• The debtor’s business become bankrupt and the company’s concluded that, based on it’s assessment, they could not recover from debtor.

Example Of Bad Debt

We have explained the reasons and criteria for the deduction of bad debts. However, examples can explain the concept more elaboratively.

Company Alpha is in the business of manufacturing spare parts for cars in the local market. It sells the goods to a retailer on term credit for 90 days. As the transaction occurs, the Retailer account receivable is debited to the balance sheet, and sales are credited in the income statement.

80 days pass, and the company comes to know that retailer has filed for bankruptcy and his assets have been liquidated. At this point, the debt has become uncollectible and become an expense for the company Alpha.

After the realization, the company will record the amount due in the bad debt expense. The account receivable will be credited and closed.

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Methods Of Recording Bad Debts

There are two methods for recording bad debts. One is the direct write-off method, and the other one is the allowance method. Each method has a different use and relevancy in books of accounts. We will discuss each technique and scenario when they are used.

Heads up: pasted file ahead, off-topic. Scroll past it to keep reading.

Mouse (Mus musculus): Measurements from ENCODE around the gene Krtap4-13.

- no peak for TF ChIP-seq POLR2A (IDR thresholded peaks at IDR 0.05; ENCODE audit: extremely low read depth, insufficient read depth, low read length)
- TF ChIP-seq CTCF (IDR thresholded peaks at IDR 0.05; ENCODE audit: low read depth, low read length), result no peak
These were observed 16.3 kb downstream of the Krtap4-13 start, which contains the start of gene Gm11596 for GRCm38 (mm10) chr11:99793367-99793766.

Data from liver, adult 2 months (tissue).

Direct Write Off Method

The direct write-off method directly deducts the bad debts from account receivables. As the name implies, once bad debts have been realized, they are recorded as an expense against the revenues. Under this method, no allowance is created, and the amount directly affects the net income.

For instance, in the one-year company had made a lot of credit sales hence increasing the net income. However, many debtors might become bad debt in the following year, putting pressure on the income statement.

The direct write-off method is extensively used in the United States for Income tax purposes. The direct method has the precision and accuracy of the actual amount going to bad debts. However, the technique has a very big downside.

The matching principle of GAAP is violated in the direct write-off method. The matching principle implies that the expenses related to certain revenues must be recorded against the same revenues. In the scenario discussed above, the matching principle is exploited. The direct write-off method is suitable for immaterial amounts that do not largely affect the income.